Born 1831 in Koga, Japan, artist Kawanabe Kyōsai (sometimes noted as Kawanabe Gyosai) had the distinction of being a highly influential artist during both the Edo period (1603-1867) and the Meiji period (1868-1912). Another distinction Kyōsai earned during his career was being known as “the demon of painting” most likely a nod to the volume and diversity of work Kyōsai produced which was admired by influential creatives not only in Japan but in France and the UK while he was active. His work during the Meiji period was known for its infusion of politics and satire as well as his use of caricature which got him in trouble with the authorities.
What exactly ticked the cops off is a bit murky. Some cite following a night of pounding sake with his fellow artists and writers, Kyōsai was arrested for creating works which were critical of Japanese political figures and the police. One of Kyōsai’s paintings “Instructions for Drinking Parties” (1870) has also been named as a culprit in this caper as it was suspected of portraying Westerners and Japanese engaged in acts of “sodomy” and sent him to the slammer. Kyōsai spent three months in jail and received 50 lashes just for creating art.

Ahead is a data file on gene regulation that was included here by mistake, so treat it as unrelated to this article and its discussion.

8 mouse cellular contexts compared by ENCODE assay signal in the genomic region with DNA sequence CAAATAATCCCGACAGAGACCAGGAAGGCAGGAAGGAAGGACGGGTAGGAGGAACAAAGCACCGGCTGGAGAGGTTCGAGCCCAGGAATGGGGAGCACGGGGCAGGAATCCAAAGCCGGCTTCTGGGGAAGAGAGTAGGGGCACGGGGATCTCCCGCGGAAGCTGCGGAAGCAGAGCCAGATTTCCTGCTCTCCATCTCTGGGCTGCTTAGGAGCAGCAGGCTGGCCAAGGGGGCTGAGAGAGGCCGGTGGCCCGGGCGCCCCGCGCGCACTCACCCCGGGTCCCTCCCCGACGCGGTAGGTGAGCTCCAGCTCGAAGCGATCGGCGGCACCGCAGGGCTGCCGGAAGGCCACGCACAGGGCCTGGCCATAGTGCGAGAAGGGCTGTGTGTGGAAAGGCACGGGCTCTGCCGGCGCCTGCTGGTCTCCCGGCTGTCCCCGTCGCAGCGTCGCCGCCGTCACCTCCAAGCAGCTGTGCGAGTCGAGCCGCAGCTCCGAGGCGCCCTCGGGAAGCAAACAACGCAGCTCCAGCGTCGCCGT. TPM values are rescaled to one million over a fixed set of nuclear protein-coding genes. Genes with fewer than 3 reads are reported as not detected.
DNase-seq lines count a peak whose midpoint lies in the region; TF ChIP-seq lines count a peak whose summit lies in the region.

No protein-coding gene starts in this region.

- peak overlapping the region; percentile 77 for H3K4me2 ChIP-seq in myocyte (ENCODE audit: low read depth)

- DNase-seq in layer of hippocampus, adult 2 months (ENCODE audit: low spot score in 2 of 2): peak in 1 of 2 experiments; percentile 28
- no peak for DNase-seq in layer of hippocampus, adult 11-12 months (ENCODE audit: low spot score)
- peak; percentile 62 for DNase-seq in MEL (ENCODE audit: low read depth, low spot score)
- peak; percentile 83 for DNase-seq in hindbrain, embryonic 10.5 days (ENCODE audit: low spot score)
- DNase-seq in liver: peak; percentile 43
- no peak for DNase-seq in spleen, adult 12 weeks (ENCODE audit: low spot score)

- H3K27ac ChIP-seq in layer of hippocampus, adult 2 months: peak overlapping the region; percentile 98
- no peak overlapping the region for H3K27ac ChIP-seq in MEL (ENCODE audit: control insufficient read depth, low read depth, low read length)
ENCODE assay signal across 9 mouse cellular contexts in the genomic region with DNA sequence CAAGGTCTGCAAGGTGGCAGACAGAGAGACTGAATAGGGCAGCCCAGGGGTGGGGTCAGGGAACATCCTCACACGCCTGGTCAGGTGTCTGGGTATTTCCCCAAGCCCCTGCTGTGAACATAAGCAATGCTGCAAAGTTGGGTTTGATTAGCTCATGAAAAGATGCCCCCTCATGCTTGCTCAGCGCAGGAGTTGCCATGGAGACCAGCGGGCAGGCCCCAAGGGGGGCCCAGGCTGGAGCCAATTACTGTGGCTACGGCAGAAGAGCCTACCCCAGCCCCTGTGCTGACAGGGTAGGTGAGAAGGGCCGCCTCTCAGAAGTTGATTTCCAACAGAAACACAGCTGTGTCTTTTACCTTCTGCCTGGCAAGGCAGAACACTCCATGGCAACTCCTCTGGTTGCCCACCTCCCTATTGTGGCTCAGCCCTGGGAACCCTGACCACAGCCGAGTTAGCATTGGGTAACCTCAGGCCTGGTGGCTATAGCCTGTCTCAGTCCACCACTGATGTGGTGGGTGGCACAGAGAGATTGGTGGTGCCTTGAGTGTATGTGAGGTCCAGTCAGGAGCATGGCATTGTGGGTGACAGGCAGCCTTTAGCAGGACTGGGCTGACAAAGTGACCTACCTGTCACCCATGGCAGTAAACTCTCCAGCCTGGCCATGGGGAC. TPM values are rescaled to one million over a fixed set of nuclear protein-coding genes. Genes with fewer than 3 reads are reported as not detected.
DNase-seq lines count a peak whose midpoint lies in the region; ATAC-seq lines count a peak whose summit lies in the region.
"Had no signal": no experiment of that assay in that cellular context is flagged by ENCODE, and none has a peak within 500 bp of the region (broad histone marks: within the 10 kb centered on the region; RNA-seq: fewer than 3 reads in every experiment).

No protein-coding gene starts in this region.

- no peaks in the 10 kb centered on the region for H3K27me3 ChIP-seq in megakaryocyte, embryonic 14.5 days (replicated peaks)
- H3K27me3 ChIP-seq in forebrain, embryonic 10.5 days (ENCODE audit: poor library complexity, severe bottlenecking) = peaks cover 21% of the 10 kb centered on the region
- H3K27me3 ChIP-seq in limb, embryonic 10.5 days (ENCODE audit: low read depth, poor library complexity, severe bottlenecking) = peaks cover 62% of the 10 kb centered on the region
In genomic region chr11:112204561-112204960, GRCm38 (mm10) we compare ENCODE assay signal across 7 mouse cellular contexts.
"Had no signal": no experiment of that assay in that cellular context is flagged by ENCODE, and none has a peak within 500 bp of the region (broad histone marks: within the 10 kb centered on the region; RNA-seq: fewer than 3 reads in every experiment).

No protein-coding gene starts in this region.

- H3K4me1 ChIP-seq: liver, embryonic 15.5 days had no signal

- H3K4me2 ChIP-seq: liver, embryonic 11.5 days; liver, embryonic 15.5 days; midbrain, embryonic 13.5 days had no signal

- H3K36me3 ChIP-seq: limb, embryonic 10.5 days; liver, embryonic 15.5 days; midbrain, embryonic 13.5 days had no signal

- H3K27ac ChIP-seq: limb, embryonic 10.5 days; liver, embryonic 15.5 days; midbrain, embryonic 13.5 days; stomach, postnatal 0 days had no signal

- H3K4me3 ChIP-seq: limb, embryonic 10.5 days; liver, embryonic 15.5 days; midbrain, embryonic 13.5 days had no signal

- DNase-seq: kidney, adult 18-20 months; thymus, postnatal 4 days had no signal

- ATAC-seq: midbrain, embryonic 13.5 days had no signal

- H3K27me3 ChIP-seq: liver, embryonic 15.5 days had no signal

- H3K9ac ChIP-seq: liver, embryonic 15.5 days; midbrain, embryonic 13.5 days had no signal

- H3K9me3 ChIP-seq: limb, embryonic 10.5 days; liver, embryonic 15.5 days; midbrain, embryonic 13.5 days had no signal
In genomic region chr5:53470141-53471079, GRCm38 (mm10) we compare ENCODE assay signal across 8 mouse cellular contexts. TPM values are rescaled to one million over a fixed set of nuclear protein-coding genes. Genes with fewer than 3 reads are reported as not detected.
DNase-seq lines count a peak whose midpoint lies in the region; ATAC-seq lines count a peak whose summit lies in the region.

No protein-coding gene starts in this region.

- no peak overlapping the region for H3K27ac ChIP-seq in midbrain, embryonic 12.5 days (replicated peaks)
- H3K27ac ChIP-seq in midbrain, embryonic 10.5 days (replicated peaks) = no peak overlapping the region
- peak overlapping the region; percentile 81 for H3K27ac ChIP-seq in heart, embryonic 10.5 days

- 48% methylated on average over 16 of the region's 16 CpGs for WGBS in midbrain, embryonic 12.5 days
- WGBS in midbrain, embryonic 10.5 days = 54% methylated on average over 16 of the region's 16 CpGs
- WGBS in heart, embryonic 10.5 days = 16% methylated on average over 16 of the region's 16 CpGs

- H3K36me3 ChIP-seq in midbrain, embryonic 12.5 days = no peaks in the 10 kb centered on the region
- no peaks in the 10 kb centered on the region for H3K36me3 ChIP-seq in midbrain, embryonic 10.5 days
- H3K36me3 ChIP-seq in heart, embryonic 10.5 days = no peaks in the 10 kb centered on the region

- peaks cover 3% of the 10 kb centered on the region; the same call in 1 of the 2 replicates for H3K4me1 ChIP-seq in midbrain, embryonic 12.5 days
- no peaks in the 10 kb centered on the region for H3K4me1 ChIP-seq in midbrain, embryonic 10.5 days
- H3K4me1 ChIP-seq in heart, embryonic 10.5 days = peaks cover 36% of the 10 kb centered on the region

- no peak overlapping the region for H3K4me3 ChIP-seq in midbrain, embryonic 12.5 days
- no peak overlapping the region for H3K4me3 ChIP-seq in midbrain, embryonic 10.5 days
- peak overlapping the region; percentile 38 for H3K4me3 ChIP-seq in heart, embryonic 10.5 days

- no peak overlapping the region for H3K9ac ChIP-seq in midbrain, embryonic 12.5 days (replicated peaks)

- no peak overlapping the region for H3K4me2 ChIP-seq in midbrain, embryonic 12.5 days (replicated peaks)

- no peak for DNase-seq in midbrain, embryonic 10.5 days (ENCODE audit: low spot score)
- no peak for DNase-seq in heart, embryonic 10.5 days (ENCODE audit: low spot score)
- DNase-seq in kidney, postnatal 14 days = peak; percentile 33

“At about 11 o’clock in the morning on 30 June 1880, the renowned Japanese painter Kawanabe Kyōsai started work on his great curtain for the Shintomi theatre. It was to be a version of the classic subject the One Hundred Demons, and as Kyōsai wielded his huge painting broom, their faces began to take shape. But there was something different about them. These were not the elegant forms of the Ukiyo-e painters. They were wild-eyed, manic creatures who moved across the picture in a frenzy of diabolical abomination. This was Kyōsai “crazy painting.”